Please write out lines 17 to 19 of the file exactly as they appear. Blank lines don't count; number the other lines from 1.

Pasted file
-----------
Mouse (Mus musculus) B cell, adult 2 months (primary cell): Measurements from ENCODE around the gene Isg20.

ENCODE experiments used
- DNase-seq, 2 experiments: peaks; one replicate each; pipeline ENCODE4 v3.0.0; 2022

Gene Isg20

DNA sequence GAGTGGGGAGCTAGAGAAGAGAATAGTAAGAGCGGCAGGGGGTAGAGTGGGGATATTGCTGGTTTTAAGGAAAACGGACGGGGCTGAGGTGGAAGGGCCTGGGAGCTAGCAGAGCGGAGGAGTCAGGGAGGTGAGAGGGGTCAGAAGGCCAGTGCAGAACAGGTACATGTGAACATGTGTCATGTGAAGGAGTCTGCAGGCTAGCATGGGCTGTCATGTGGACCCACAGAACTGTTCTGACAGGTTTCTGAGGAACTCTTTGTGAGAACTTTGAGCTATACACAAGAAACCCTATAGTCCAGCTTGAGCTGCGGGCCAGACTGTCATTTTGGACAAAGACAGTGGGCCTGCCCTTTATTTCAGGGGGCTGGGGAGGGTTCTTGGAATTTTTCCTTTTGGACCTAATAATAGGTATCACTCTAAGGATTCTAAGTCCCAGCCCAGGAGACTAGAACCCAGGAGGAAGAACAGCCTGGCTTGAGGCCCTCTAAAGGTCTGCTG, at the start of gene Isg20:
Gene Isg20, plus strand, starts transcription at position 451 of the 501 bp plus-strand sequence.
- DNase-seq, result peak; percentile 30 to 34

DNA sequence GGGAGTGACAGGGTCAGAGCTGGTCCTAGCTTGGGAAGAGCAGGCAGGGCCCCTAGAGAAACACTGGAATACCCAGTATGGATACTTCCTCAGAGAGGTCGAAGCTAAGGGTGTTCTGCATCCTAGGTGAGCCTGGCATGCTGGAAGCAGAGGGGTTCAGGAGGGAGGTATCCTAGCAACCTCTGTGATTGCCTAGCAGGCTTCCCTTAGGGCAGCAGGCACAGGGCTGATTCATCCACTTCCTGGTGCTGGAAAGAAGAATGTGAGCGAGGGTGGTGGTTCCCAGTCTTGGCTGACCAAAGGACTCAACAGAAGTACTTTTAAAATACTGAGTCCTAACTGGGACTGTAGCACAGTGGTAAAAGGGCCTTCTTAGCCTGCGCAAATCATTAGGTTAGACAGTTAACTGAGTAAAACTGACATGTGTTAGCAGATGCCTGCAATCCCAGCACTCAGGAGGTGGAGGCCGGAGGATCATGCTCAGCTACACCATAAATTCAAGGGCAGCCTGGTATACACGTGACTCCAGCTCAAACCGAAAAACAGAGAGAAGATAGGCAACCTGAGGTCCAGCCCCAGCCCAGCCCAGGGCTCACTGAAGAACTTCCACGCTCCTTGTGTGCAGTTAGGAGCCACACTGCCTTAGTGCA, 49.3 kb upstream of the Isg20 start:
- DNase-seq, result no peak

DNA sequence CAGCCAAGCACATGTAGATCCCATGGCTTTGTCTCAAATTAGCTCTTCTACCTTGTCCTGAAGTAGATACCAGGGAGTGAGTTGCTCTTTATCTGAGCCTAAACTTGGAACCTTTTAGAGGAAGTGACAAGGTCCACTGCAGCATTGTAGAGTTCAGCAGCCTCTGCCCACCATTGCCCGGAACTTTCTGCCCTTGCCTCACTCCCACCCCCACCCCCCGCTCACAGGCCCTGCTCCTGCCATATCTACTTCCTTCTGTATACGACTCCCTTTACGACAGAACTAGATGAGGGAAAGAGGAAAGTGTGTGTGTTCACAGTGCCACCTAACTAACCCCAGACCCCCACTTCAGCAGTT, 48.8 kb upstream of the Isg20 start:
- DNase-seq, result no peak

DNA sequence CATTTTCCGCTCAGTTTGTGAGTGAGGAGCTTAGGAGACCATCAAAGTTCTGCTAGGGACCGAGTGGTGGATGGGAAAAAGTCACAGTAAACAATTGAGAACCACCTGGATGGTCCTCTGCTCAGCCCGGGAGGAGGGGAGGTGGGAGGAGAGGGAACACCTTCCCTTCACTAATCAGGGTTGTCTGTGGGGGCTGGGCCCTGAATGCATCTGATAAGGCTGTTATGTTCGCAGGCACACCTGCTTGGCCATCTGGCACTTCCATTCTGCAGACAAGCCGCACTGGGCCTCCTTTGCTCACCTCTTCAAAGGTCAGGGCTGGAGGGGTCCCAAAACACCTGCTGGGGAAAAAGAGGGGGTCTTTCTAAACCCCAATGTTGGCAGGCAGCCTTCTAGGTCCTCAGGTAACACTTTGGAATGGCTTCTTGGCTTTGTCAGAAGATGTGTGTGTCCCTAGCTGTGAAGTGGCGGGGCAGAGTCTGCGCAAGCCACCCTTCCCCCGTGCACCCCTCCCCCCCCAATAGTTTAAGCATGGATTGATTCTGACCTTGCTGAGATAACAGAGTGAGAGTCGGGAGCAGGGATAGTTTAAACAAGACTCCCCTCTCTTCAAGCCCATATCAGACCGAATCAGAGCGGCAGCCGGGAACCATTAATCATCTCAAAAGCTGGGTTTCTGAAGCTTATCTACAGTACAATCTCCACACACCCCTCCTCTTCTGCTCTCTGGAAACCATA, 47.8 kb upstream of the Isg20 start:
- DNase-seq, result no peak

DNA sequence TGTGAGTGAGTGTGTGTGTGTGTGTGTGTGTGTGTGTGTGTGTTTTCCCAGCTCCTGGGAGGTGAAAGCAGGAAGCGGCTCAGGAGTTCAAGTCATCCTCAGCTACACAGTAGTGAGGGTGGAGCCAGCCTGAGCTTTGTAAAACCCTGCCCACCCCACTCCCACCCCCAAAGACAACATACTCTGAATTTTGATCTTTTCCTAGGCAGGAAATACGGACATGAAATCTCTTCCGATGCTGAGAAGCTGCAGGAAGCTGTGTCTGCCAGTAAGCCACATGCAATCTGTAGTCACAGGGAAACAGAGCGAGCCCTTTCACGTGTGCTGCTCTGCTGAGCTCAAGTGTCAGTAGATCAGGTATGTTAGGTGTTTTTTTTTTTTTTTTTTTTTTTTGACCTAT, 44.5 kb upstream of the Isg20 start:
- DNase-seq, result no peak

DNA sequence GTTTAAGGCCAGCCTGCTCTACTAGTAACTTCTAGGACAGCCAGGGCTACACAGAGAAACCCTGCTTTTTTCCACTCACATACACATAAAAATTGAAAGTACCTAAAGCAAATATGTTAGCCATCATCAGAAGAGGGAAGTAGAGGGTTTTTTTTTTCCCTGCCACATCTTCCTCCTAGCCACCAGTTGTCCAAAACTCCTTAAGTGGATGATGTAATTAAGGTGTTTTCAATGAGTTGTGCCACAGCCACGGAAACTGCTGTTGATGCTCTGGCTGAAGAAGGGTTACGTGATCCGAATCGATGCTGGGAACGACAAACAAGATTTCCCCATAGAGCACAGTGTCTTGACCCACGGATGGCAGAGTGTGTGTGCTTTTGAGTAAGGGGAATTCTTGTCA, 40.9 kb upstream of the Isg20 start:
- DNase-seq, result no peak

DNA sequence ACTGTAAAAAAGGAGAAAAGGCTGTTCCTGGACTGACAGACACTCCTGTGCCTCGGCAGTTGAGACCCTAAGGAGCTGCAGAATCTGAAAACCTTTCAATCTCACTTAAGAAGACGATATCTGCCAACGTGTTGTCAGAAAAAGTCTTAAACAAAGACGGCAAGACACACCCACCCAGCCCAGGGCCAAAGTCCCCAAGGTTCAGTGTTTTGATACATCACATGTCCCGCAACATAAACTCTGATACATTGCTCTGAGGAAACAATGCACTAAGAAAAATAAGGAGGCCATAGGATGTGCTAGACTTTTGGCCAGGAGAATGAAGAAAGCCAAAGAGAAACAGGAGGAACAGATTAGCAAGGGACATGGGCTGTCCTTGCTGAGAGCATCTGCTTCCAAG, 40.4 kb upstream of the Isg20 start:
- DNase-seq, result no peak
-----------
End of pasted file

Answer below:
- DNase-seq, result no peak

DNA sequence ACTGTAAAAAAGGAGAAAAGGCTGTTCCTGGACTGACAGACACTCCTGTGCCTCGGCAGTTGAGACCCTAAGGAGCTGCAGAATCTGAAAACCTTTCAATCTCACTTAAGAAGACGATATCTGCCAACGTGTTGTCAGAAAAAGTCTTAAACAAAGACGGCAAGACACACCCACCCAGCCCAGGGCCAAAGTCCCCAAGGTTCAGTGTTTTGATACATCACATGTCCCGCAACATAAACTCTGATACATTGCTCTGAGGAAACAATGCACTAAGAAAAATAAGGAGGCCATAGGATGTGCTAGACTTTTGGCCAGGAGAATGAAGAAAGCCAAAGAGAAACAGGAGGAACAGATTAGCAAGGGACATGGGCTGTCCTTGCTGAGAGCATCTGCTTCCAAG, 40.4 kb upstream of the Isg20 start:
- DNase-seq, result no peak